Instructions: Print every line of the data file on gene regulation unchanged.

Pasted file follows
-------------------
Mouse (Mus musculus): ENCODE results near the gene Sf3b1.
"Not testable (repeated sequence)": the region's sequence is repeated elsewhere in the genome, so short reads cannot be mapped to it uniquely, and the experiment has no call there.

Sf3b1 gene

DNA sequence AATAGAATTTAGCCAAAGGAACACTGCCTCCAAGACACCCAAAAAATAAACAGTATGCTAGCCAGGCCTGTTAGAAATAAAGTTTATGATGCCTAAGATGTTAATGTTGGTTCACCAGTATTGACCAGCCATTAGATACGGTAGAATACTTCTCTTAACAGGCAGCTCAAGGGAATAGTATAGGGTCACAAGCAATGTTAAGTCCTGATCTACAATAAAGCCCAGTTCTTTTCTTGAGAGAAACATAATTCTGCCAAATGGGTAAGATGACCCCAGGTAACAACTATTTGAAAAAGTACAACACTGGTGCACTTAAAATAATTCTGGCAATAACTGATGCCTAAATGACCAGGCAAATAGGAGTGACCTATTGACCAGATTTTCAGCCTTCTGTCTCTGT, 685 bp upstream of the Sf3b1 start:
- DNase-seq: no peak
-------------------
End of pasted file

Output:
Mouse (Mus musculus): ENCODE results near the gene Sf3b1.
"Not testable (repeated sequence)": the region's sequence is repeated elsewhere in the genome, so short reads cannot be mapped to it uniquely, and the experiment has no call there.

Sf3b1 gene

DNA sequence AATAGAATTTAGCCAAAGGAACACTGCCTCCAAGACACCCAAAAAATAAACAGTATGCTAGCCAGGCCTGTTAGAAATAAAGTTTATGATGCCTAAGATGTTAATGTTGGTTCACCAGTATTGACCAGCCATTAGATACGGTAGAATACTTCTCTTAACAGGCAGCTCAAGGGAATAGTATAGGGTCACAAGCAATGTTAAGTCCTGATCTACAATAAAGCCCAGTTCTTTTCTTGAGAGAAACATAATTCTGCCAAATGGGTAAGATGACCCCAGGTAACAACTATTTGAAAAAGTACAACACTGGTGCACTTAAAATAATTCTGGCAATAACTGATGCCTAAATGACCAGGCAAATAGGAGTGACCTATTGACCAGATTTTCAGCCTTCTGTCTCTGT, 685 bp upstream of the Sf3b1 start:
- DNase-seq: no peak